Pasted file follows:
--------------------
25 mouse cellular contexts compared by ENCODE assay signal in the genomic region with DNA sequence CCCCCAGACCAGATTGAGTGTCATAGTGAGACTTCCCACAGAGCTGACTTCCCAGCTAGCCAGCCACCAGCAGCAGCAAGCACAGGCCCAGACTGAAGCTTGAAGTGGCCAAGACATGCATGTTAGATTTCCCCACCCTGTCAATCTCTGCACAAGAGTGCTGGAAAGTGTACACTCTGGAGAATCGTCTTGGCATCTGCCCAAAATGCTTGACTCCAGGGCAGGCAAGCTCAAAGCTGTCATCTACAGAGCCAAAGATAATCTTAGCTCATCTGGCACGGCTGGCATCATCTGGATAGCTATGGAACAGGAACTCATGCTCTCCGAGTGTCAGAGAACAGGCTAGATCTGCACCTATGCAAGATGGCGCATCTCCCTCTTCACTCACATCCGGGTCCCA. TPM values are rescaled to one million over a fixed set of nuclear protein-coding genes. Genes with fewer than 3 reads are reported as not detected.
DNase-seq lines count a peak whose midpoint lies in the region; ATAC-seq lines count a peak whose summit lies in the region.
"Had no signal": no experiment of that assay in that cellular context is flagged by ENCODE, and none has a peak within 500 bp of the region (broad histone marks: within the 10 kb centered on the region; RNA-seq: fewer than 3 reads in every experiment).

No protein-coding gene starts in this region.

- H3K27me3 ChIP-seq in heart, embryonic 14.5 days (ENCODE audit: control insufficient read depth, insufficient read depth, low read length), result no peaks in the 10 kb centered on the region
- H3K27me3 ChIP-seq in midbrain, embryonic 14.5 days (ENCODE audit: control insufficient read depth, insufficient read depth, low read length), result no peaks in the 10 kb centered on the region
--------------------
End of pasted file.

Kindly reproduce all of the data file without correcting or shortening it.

25 mouse cellular contexts compared by ENCODE assay signal in the genomic region with DNA sequence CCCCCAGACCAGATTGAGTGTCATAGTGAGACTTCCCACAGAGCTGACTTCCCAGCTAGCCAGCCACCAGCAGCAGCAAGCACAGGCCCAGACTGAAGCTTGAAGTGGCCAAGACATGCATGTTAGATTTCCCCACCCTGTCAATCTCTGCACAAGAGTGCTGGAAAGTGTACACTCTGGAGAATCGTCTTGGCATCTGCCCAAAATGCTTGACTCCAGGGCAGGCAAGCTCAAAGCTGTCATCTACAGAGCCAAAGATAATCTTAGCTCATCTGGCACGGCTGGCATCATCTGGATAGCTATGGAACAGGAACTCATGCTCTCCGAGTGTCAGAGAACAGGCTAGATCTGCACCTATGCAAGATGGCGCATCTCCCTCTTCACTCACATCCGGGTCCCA. TPM values are rescaled to one million over a fixed set of nuclear protein-coding genes. Genes with fewer than 3 reads are reported as not detected.
DNase-seq lines count a peak whose midpoint lies in the region; ATAC-seq lines count a peak whose summit lies in the region.
"Had no signal": no experiment of that assay in that cellular context is flagged by ENCODE, and none has a peak within 500 bp of the region (broad histone marks: within the 10 kb centered on the region; RNA-seq: fewer than 3 reads in every experiment).

No protein-coding gene starts in this region.

- H3K27me3 ChIP-seq in heart, embryonic 14.5 days (ENCODE audit: control insufficient read depth, insufficient read depth, low read length), result no peaks in the 10 kb centered on the region
- H3K27me3 ChIP-seq in midbrain, embryonic 14.5 days (ENCODE audit: control insufficient read depth, insufficient read depth, low read length), result no peaks in the 10 kb centered on the region